stations  [syn:  {express  train}] 
  4:  rapid  transport  of  goods  [syn:  {expressage}] 
  adv  :  by  express;  "please  send  the  letter  express" 
  v  1:  give  expression  to  "She  showed  her  disappointment"  [syn:  {show}, 
  {evince}] 
  2:  articulate;  either  verbally  or  with  a  cry,  shout,  or  noise; 
  "She  expressed  her  anger";  "He  uttered  a  curse"  [syn:  {utter}, 
  {give  tongue  to}] 
  3:  serve  as  a  means  for  expressing  something:  "The  painting  of 
  Mary  carries  motherly  love";  "His  voice  carried  a  lot  af 
  anger"  [syn:  {carry},  {convey}] 
  4:  indicate  through  a  symbol,  formula,  etc.;  "Can  you  express 
  this  distance  in  kilometers?"  [syn:  {state}] 
  5:  obtain  from  a  substance,  as  by  mechanical  action  as  of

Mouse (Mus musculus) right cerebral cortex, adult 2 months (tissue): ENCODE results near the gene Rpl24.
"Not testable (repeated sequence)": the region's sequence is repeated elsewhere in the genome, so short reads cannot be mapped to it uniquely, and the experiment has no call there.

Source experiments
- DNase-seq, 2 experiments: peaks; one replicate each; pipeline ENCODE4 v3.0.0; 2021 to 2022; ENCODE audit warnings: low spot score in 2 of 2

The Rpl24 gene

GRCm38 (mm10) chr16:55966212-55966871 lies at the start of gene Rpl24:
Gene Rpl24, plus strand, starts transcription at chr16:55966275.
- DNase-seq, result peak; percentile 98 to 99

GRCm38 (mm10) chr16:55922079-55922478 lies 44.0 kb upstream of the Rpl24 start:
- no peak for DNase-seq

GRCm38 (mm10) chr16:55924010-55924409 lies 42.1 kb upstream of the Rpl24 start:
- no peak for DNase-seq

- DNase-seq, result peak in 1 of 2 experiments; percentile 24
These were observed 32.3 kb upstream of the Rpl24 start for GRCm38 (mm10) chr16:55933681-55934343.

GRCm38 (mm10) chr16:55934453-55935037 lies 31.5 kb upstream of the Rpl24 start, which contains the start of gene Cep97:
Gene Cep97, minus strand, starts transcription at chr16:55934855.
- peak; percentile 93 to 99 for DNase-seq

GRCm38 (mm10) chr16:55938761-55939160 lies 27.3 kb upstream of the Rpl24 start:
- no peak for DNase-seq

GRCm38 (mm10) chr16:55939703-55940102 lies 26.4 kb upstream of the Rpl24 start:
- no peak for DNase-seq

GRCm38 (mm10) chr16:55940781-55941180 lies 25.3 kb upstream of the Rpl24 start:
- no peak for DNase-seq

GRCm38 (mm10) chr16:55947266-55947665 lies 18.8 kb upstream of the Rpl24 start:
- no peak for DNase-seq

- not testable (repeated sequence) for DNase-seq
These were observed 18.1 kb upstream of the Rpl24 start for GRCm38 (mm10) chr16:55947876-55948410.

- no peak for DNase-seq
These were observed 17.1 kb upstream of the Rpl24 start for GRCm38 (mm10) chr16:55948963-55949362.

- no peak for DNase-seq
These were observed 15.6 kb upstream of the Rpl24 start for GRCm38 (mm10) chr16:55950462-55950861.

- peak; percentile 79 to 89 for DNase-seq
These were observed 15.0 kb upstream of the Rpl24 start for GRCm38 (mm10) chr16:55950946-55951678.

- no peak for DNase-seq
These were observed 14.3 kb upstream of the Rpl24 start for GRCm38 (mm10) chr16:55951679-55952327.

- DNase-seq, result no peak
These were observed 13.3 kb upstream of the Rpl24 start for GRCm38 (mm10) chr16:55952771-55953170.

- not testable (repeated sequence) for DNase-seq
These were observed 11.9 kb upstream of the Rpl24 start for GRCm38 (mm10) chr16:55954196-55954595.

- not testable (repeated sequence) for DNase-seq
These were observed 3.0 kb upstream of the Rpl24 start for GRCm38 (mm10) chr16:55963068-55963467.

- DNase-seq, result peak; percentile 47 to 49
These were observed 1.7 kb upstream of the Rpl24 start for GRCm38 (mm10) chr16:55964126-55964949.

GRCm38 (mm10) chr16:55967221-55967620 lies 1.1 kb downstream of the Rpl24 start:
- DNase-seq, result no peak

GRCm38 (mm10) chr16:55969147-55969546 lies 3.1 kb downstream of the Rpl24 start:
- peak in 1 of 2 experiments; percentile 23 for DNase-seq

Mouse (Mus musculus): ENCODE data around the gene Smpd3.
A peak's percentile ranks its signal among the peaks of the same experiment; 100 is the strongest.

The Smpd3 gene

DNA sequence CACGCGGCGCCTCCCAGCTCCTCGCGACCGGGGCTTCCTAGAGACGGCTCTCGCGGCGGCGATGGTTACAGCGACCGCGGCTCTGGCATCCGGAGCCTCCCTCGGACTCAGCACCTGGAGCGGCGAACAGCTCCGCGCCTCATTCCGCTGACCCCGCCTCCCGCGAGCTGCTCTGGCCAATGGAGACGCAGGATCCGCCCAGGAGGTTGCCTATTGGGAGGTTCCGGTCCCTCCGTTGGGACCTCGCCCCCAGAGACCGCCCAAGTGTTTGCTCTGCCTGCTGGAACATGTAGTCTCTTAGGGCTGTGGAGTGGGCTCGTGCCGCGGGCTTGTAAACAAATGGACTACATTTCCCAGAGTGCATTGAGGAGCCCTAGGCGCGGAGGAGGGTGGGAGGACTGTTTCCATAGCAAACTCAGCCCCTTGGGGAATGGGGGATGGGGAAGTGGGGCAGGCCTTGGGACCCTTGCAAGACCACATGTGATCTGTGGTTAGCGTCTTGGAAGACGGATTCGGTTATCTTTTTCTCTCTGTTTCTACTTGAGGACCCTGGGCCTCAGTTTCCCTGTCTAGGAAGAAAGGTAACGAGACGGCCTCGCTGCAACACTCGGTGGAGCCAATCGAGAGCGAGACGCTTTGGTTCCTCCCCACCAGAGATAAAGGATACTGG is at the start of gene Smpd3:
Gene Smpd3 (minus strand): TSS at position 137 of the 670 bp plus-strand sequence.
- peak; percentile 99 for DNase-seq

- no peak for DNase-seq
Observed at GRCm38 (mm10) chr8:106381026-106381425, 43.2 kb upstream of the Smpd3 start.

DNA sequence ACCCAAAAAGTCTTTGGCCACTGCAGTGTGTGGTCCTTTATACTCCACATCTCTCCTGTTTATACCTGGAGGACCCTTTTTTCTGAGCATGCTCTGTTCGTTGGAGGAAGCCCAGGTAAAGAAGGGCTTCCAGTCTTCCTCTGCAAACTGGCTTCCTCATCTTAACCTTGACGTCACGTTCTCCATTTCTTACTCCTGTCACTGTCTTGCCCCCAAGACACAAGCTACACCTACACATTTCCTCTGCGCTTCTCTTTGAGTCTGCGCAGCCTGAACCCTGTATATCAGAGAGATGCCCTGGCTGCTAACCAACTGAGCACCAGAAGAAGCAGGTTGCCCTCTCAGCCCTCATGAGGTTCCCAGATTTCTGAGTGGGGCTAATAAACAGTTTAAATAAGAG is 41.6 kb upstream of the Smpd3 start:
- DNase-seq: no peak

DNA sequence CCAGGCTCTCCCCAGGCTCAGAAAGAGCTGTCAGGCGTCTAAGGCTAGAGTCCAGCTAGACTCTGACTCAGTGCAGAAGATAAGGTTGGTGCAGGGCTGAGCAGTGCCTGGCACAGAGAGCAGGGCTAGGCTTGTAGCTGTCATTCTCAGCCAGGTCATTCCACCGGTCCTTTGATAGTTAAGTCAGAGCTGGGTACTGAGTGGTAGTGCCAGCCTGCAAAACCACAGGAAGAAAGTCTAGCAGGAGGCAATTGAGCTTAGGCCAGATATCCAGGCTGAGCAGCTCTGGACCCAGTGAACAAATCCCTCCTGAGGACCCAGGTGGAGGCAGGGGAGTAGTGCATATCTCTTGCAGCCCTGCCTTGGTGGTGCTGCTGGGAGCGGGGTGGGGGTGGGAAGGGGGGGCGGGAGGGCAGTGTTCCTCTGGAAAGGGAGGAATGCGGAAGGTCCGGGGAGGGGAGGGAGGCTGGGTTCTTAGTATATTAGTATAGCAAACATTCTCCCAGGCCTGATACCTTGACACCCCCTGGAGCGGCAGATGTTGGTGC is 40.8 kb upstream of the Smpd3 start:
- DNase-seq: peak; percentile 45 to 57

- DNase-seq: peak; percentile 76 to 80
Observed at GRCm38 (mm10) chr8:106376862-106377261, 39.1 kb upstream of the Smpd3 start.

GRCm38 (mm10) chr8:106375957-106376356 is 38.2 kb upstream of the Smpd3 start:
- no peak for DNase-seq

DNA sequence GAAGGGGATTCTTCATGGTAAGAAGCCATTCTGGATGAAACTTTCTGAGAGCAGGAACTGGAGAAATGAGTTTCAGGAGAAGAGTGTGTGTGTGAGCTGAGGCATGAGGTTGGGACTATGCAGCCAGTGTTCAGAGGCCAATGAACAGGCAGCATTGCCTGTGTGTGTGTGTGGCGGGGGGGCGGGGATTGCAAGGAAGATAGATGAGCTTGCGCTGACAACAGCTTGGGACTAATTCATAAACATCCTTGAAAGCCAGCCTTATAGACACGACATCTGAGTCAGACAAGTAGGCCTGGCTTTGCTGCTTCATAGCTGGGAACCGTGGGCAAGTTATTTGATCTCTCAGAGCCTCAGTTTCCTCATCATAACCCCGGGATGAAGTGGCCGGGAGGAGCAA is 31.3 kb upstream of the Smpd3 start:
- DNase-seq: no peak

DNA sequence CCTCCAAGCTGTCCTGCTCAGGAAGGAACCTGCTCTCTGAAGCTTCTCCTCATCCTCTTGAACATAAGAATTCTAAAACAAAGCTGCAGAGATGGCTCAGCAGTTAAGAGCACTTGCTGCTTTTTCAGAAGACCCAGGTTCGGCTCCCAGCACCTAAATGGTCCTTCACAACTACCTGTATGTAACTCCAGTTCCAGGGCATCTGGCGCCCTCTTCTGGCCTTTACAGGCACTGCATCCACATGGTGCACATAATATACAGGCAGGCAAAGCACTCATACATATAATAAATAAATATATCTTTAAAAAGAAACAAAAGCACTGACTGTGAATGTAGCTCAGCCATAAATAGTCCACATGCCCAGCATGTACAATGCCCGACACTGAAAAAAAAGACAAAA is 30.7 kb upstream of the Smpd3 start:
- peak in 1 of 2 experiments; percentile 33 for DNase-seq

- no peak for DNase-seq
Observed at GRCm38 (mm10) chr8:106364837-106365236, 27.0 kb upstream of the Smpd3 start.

coffee  [syn:  {press  out},  {extract}] 
 
  From  The  Free  On-line  Dictionary  of  Computing  (13  Mar  01)  [foldoc]: 
 
  Express 
 
  1.  A  language  supporting  {concurrency}  through  {message 
  passing}  to  named  message  queues  from  {ParaSoft}  Corporation 
 
  {(ftp://ftp.parasoft.com/express/docs)} 
 
  2.  Data  definition  language,  meant  to  become  an  ISO  standard 
  for  product  data  representation  and  exchange.  TC  184/SC4  N83, 
  ISO,  1991-05-31.  E-mail:  . 
 
  3.  A  data  modelling  language  adopted  by  the  {ISO}  working 
  group  on  {STEP}.